I'm Amy Varle, a solo 'social entrepreneur' - really, just an ordinary girl with a big dream. I want to end and prevent homelessness across the world. I know this sounds a little crazy, but I do have a plan. And I've already made a pretty good start. Over the last four years, I've helped to permanently house over one hundred UK households, saving our government in excess of £2.5 million* in the process. Despite this, I am totally unfunded in my work.
I started out homeless myself, at the age of 16. My experience of temporary accommodation placements was poignant and left a lasting impression: to this day, I have a burning desire that I want to do something to help - and inner voice telling me that I can do something to help.
Once I found my way all those years ago, I naturally gravitated towards a career in supported housing and at 19, I began working for a local authority; helping vulnerable adults to successfully maintain independent tenancies. It was a job I enjoyed but found strangulating at times: a 9-5 in local government wasn't exactly the best setting for a person with such a creative brain.
Perhaps naively, at the time, I had convinced myself, my daughter, my long-suffering family (and pretty much anyone else that would listen) that all would come good once I had some really successful outcomes and effective results from my case study work. Surely, if I could formally demonstrate that my ideas worked - and that the implementation of them saved the public a sizeable sum of money - someone, somewhere, would pay me even just a small amount for doing all of this?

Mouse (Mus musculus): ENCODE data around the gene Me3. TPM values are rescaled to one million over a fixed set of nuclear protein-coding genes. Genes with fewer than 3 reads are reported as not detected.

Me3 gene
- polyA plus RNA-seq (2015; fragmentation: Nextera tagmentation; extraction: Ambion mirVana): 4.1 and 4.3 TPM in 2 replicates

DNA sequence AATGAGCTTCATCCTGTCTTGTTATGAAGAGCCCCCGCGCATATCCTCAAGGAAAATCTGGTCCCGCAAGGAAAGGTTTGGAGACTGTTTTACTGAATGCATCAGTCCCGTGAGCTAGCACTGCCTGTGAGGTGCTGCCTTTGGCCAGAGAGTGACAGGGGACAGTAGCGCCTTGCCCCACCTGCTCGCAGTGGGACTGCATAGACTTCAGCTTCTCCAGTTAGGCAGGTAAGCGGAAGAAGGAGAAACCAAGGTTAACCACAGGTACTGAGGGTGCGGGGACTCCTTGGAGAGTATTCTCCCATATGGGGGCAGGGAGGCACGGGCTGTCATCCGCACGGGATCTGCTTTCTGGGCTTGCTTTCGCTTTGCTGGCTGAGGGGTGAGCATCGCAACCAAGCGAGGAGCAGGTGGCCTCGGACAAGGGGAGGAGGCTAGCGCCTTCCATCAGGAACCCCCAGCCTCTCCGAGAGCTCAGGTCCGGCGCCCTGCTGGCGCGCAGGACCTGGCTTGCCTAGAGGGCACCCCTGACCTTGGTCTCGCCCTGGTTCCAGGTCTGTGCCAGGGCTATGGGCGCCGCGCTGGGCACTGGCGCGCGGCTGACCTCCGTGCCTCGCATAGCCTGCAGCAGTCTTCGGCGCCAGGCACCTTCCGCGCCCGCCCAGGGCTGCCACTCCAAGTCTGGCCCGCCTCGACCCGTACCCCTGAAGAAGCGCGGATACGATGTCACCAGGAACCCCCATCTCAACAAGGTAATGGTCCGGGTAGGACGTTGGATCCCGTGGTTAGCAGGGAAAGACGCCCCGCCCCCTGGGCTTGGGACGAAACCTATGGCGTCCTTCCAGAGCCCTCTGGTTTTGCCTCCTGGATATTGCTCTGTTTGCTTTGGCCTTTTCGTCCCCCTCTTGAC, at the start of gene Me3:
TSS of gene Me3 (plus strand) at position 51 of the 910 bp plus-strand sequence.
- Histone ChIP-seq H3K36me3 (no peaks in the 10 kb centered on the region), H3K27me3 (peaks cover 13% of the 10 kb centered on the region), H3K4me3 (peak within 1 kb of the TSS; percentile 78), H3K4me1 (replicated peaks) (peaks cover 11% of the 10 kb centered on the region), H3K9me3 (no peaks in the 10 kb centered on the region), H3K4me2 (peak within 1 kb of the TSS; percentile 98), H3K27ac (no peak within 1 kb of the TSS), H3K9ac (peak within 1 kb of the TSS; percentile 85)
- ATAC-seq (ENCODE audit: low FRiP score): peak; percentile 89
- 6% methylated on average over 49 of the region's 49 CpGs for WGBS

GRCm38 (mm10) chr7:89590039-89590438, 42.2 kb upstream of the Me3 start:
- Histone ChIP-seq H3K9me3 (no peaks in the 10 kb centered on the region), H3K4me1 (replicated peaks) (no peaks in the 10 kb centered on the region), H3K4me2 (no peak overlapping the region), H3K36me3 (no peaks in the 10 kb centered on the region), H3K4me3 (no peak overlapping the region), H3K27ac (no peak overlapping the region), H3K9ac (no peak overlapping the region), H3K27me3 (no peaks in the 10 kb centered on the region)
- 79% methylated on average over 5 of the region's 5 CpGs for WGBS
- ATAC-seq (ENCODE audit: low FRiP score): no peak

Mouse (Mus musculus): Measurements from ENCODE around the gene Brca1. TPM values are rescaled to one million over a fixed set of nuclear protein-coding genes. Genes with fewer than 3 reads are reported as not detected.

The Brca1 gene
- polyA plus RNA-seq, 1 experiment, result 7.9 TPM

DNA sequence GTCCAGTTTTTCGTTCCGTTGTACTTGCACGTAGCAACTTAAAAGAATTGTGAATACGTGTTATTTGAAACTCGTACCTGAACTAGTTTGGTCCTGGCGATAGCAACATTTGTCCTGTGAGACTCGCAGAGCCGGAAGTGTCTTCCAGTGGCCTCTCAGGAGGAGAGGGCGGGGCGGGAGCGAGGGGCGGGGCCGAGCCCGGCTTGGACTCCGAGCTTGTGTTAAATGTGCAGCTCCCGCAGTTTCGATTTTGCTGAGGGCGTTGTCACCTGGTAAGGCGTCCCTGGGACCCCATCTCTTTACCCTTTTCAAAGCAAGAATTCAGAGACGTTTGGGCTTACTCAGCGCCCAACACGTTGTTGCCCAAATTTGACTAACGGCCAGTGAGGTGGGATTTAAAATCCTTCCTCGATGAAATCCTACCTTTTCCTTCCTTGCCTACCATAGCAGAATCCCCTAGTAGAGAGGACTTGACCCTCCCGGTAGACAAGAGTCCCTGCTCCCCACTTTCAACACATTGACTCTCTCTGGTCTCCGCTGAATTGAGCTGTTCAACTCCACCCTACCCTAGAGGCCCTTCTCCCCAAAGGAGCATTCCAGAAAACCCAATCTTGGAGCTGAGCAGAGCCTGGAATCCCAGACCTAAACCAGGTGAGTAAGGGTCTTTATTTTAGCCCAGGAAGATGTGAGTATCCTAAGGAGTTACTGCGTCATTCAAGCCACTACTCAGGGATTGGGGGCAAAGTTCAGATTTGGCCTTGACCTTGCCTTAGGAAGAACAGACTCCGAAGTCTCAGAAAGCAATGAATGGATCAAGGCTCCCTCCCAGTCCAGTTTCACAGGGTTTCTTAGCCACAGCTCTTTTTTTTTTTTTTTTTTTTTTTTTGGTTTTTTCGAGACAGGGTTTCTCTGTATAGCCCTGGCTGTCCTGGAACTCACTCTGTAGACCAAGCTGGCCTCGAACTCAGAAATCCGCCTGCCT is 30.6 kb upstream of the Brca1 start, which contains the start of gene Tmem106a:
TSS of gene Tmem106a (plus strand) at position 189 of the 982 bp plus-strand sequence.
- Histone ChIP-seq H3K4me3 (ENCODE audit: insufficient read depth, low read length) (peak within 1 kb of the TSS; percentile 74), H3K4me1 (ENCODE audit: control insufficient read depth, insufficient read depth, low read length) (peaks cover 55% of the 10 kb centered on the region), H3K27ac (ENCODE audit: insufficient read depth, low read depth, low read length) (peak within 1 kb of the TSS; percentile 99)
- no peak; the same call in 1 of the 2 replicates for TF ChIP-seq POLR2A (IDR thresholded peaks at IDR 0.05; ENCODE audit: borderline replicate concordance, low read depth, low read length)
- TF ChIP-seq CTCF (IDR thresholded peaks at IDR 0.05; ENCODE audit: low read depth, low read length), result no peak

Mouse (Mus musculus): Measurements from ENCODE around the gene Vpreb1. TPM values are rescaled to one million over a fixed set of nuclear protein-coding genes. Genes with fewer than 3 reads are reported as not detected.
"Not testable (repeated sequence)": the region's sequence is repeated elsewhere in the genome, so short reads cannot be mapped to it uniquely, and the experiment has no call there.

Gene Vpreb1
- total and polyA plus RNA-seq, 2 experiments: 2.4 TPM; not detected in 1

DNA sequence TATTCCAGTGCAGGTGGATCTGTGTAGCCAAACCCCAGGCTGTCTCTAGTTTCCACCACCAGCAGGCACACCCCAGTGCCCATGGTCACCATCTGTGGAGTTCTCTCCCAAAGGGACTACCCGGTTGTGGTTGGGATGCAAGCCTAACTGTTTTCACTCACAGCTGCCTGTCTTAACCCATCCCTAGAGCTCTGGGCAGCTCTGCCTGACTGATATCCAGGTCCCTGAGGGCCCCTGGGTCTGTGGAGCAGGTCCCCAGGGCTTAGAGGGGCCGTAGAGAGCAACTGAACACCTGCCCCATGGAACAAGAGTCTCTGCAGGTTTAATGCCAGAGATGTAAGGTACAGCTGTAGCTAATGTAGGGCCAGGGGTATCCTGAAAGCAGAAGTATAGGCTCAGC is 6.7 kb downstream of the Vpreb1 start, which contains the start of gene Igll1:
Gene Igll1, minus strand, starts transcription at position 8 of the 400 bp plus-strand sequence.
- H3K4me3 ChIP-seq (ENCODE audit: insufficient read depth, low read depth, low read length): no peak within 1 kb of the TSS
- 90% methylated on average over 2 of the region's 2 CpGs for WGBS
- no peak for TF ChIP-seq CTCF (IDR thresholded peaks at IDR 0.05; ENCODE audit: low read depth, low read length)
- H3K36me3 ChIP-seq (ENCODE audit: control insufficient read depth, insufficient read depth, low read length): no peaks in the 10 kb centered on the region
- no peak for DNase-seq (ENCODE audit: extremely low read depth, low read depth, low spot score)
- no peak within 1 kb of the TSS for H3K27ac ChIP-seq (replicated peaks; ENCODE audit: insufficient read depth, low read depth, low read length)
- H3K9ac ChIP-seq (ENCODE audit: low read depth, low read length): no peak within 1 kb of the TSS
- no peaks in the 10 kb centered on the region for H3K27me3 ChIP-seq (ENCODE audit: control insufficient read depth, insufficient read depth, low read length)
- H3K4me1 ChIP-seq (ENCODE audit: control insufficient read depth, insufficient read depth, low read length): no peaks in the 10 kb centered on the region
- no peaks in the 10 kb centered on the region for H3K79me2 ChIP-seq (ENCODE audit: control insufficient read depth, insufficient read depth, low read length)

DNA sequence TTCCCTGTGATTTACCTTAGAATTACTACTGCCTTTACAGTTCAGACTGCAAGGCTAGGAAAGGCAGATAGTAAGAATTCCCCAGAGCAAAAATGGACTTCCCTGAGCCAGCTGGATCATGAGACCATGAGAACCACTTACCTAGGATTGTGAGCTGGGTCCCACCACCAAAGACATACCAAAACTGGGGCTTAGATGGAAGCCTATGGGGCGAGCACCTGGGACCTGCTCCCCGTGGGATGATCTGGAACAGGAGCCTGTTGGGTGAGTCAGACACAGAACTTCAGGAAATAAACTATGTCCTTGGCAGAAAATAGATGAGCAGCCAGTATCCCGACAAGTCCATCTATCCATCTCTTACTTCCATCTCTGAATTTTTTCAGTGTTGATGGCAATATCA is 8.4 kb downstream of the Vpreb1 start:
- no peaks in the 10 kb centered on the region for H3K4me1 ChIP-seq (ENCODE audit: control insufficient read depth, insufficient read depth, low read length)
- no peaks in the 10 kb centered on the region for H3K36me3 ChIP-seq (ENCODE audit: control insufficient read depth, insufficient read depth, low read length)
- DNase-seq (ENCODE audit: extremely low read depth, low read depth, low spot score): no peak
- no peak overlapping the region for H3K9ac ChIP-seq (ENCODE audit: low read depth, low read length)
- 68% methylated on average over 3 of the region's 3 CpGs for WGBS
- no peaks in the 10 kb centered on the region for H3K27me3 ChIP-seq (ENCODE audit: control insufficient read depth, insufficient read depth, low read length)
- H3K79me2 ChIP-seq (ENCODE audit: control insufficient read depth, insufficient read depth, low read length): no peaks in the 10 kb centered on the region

Social entrepreneurship is so under-supported in the United Kingdom I could weep. My experience to date has largely been that if you want to head up a social movement, or help humanity with a ground-breaking new idea, you better have seriously deep pockets - or, connections to people like the Queen.
The private sector, busy making money, admire all the good you're doing in the world - and concurrently settle on the idea that you are a 'charity' - and so, expect to never have to pay market-value (or even anything at all) for the services they receive. The public sector, collecting a chunky fixed salary whatever they do, have pre-determined ideas that you are an evil, corporate cash-cow who is there just to make money out of vulnerable people, and therefore, again, you should work for free. Its soul destroying at times, especially when you give everything and more to what you do.
Cash-flow is essential in any business - and mission-led enterprise is no different. With no finance or funding to rely upon, I have to be really creative in order to conduct practical research, demonstrate case study work and to promote proven concepts to others, in order to get underutilised homeless solutions into the mass-marketplace. Since 2013, I've worked tirelessly each day to bring new and innovative techniques to different sectors, free-sharing my knowledge, ideas and contacts for the benefit of communities and society. I do a lot of skill swapping and rarely work less than 14 hours each day; 90% of the work I undertake is unpaid.